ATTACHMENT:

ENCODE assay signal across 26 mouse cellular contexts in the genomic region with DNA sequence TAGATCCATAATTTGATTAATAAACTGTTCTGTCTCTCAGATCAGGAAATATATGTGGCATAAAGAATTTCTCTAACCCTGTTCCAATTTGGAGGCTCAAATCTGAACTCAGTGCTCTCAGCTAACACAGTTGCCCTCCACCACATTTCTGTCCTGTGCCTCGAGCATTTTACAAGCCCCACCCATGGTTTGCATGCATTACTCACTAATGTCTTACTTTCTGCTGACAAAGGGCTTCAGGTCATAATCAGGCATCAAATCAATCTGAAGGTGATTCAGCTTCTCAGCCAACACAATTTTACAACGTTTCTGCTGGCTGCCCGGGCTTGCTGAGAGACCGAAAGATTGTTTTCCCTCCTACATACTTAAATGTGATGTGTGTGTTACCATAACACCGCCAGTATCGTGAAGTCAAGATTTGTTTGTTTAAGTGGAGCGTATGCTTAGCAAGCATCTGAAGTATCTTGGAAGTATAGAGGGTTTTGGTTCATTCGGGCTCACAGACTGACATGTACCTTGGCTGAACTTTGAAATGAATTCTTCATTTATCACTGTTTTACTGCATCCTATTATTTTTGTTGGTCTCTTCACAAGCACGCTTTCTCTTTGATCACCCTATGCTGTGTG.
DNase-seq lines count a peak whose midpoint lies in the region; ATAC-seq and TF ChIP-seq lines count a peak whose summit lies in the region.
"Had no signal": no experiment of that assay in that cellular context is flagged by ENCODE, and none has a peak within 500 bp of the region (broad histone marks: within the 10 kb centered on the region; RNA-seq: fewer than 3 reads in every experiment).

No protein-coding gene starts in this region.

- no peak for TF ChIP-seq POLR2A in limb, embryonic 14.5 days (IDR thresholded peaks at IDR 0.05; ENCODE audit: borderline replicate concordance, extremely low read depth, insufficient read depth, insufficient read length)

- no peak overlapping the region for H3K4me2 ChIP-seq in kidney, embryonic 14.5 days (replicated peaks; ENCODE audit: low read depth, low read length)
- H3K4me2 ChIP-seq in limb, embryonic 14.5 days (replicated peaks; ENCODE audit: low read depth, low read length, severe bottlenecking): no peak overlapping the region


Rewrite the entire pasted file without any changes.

ENCODE assay signal across 26 mouse cellular contexts in the genomic region with DNA sequence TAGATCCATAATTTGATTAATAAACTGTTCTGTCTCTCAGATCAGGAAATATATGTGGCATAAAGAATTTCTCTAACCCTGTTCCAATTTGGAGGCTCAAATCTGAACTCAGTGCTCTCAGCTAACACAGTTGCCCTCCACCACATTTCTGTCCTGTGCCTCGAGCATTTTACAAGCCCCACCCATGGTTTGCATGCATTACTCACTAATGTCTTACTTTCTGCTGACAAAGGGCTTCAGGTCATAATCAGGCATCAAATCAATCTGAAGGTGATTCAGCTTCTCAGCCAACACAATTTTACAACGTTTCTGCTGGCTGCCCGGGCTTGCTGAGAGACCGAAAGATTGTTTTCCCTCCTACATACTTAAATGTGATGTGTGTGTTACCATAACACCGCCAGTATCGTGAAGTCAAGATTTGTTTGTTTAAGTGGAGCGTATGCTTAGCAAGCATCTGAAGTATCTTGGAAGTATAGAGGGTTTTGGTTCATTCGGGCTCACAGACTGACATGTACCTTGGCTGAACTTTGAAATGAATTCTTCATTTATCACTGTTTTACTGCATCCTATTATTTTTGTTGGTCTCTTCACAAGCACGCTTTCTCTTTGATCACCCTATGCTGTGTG.
DNase-seq lines count a peak whose midpoint lies in the region; ATAC-seq and TF ChIP-seq lines count a peak whose summit lies in the region.
"Had no signal": no experiment of that assay in that cellular context is flagged by ENCODE, and none has a peak within 500 bp of the region (broad histone marks: within the 10 kb centered on the region; RNA-seq: fewer than 3 reads in every experiment).

No protein-coding gene starts in this region.

- no peak for TF ChIP-seq POLR2A in limb, embryonic 14.5 days (IDR thresholded peaks at IDR 0.05; ENCODE audit: borderline replicate concordance, extremely low read depth, insufficient read depth, insufficient read length)

- no peak overlapping the region for H3K4me2 ChIP-seq in kidney, embryonic 14.5 days (replicated peaks; ENCODE audit: low read depth, low read length)
- H3K4me2 ChIP-seq in limb, embryonic 14.5 days (replicated peaks; ENCODE audit: low read depth, low read length, severe bottlenecking): no peak overlapping the region